In a lifeboat in stormy waters six miles off Cambria, 22-year-old seaman Richard Quincy was jolted with terror as he watched the Montebello sink. As the torpedoed oil tanker's stern catapulted into the air, the Japanese submarine I-21 was firing at Quincy and the other crewmen desperately trying to row away.
In that frigid dawn two weeks after the attack on Pearl Harbor, the 38 men aboard all made it to shore. But the Montebello plunged to the ocean floor with 3 million gallons of oil -- about the amount that fouled Santa Barbara beaches in the infamous 1969 spill that helped spark the creation of the Environmental Protection Agency.
Shrouded in fishing nets snagged from trawlers above, the World War II wreck has sat in the perfect darkness of the ocean's depths for six decades. Recently, though, researchers in a high-tech sub diving 900 feet below the surface have gingerly explored the massive ship, eager to keep an obscure bit of history alive and a huge load of potentially perilous freight safely buried under the sea.
In the days before the Montebello went down Dec. 23, 1941, anxiety was sky high. Nine Japanese subs were lurking off the West Coast. In the previous 24 hours, the I-21 had fired torpedoes at two other U.S. freighters but missed. In seaside towns, people talked about heading inland. At 3:50 a.m., a torpedo from the I-21 harmlessly rammed ashore, shaking houses and fraying nerves in San Luis Obispo. Not two hours later, the Montebello was hit.
As the United States started fighting in earnest, reverberations from such attacks abated, and the exact location of the wrecked Montebello was forgotten. Now, researchers from two of California's marine sanctuaries are trying to answer a disturbing question: Could the barnacle-encrusted relic -- too deep to raise and too costly to drain -- poison the waters around it and tar the beaches nearby?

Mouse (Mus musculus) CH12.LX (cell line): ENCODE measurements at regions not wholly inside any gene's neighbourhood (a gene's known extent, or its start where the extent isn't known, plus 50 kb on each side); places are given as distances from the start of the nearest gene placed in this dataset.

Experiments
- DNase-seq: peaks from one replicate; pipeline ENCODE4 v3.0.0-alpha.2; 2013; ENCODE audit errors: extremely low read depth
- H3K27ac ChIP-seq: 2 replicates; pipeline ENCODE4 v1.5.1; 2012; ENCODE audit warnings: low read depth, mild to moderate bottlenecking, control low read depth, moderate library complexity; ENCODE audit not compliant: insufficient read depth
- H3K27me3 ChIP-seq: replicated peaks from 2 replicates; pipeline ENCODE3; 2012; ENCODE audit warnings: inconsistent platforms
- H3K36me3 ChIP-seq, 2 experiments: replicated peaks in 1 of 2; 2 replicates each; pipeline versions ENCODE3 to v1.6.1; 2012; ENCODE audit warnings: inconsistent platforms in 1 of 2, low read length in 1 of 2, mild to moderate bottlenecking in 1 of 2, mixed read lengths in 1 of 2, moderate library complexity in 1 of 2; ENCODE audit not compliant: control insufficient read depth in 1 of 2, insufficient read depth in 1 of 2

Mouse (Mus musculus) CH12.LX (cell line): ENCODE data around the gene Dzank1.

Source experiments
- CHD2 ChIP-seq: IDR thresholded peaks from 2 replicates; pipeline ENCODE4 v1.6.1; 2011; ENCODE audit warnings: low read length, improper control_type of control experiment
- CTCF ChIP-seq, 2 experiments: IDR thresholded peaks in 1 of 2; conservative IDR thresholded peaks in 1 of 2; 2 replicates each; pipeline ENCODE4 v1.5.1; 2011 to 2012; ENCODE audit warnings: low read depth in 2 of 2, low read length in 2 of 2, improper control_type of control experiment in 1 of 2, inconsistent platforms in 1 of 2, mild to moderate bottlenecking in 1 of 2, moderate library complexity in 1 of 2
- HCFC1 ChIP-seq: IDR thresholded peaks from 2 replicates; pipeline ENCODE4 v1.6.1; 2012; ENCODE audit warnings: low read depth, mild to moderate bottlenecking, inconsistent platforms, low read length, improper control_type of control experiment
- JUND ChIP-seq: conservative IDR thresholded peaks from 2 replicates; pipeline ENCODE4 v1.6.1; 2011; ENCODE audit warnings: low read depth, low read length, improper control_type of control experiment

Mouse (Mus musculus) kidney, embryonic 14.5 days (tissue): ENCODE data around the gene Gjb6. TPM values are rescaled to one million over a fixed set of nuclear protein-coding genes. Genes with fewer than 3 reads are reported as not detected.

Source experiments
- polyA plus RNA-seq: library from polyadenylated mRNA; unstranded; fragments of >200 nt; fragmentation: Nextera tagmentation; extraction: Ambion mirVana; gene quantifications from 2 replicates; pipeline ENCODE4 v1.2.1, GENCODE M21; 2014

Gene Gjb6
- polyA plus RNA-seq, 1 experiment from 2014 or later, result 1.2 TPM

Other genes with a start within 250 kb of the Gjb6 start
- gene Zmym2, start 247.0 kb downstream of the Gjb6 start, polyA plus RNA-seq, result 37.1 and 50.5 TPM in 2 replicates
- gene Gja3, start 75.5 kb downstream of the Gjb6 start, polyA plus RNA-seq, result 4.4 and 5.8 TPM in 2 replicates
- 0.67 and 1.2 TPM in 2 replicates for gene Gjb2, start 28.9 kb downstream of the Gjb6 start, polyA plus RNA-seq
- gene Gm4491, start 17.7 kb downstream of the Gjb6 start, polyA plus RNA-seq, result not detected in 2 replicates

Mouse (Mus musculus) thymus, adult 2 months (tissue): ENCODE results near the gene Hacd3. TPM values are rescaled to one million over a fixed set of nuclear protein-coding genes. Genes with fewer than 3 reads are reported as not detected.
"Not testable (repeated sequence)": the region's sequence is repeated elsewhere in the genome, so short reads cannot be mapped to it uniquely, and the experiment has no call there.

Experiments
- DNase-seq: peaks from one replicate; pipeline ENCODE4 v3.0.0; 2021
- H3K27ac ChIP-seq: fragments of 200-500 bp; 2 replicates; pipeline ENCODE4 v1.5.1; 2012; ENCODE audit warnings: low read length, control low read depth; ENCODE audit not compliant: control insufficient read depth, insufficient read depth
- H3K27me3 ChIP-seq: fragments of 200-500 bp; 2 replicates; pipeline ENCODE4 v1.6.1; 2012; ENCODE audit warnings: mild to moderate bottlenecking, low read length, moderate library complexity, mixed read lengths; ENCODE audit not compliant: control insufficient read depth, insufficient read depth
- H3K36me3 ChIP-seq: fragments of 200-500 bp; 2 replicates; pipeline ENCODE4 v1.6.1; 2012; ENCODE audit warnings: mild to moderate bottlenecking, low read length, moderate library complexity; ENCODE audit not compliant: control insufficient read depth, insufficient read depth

The good news is that, judging from data still being analyzed after a series of dives in September, the 83-year-old Montebello is almost eerily intact.
The ship, which is the length of 1 1/2 football fields, is "in remarkably good shape," said Robert Schwemmer, a shipwreck expert with the Channel Islands National Marine Sanctuary. "It's a pretty awesome sight. She's sitting perfectly upright, as if she had just left the dock. Her rudder is perfectly straight."
More important, the storage tanks with their vast reservoir of oil evidently have not given out. Frame by frame, scientists are comparing videos of their first Montebello expedition in 1996 with those shot last fall. So far, there doesn't seem to be much difference.
"Nothing indicates that the oil is not still entombed," said Schwemmer, adding that, with frigid seafloor temperatures, the Montebello's cargo probably has congealed into a goop as thick as peanut butter. According to one theory, the tanks are still in one piece partly because pressure from the semisolid stuff on the inside is countering the pressure of the ocean on the outside.
Whatever the reason, the oil's apparent stability is a relief to area residents, as are plans to monitor the wreck every five years.
"The last thing we need on our relatively pristine coastline is a leaking oil tanker," said San Luis Obispo County Supervisor Shirley Bianchi, whose cousin helped rescue the Montebello's crew.
Stemming a leak would cost taxpayers millions of dollars. Several years ago, Schwemmer helped investigators pinpoint the sunken freighter Jacob Luckenbach as the source of a periodic oil slick that mired thousands of seabirds. Resting 17 miles off San Francisco, the vessel held less than 3% of the amount of oil still inside the Montebello, but draining it cost more than $19 million.
Furthermore, the Montebello's flat, sandy patch of seafloor is just a mile from the southern edge of the Monterey Bay National Marine Sanctuary and its collection of sensitive habitats.